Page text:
Coming to the business end of the review, we must first give credit to Drobo for creating a really simple and easy-to-use product for the average consumer. The whole operation (from installing drives, to actually mounting the volumes on a computer) is very easy, and can be managed even by folks who are not particularly adept with computers. The mSATA SSD acceleration is very helpful for multimedia editing directly off the Drobo 5D, particularly for read operations. The effectiveness was brought out by using real-world storage benchmark traces from Photoshop and similar programs. The dual-disk redundancy configuration benefits more from the SSD acceleration compared to the single-disk redundancy configuration.

There are a few points that could help Drobo expand the reach of units such as the Drobo 5D:

  • Thunderbolt support in Windows (if not for the 5D, at least for future products which integrate Thunderbolt support)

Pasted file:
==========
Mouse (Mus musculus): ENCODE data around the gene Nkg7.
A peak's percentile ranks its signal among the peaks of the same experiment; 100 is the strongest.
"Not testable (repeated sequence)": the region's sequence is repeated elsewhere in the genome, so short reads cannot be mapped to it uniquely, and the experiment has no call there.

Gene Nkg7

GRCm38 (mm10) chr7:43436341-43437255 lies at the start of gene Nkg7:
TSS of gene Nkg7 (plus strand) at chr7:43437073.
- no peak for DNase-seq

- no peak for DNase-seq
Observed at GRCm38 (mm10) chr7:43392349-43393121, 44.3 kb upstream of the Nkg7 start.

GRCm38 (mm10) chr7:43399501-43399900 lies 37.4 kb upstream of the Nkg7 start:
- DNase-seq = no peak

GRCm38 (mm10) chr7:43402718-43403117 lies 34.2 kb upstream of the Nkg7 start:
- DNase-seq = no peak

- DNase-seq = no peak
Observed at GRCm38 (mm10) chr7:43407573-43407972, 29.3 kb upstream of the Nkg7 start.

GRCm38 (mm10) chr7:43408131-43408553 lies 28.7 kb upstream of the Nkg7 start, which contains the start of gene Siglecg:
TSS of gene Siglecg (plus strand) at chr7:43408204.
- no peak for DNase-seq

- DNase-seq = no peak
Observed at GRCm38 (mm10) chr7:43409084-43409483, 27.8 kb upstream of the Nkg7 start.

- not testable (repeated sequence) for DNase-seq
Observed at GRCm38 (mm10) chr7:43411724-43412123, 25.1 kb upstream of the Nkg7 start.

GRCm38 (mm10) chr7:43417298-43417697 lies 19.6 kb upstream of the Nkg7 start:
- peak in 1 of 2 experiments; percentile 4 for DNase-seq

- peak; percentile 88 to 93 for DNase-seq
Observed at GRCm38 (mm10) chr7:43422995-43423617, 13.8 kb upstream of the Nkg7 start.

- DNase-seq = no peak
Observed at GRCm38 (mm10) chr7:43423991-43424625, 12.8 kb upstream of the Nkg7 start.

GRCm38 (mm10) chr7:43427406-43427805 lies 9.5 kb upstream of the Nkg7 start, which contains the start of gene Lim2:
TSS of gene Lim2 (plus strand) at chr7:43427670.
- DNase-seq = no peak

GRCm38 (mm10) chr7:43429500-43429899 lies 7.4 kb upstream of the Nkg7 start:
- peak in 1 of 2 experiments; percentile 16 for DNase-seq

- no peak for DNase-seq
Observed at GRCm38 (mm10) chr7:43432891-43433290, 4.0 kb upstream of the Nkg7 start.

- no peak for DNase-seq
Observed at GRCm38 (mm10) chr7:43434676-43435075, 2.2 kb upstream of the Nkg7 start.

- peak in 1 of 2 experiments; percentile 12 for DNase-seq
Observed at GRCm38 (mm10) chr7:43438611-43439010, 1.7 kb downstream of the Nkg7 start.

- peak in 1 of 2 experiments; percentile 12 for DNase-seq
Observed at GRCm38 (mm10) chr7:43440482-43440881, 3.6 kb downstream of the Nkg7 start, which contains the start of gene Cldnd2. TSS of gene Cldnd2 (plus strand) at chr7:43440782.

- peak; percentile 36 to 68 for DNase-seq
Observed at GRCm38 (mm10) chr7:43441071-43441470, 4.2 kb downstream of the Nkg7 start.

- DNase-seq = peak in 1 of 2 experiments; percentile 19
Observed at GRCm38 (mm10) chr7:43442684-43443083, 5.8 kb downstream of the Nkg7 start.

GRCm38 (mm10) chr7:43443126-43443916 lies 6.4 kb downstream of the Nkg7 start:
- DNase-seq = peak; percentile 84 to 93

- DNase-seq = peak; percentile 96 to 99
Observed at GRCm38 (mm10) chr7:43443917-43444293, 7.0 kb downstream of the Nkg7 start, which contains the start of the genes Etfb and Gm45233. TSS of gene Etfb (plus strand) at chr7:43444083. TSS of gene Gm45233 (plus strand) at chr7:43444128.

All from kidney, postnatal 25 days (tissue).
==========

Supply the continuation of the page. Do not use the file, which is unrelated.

• Support for data recovery by the end-user

To expand upon our second suggestion, it is well known that disks making up RAID volumes in commercial off-the-shelf NAS units can be mounted on a PC to access the data. We would like Drobo to provide a software program that can mount Drobo volumes if the disks used in a Drobo device were to be connected directly to a PC. This would go a long way in clearing the air of distrust that many tech-savvy consumers have when considering proprietary data protection schemes like BeyondRAID.

The Drobo 5D is currently available on Amazon for $615. The price is not a surprise, given that the product's features (Thunderbolt support) and operation make it attractive to people in the Apple ecosystem. As a Thunderbolt / USB 3.0 device with a novel and easy-to-use data protection scheme, the pricing is reasonable. However, from the viewpoint of a PC user, it is just a USB 3.0 device. There are many hardware RAID solutions with a USB 3.0 port that provide much better performance. But, there is definitely a segment of the market that doesn't mind paying a premium for Drobo's simplicity and 'it just works' aspects.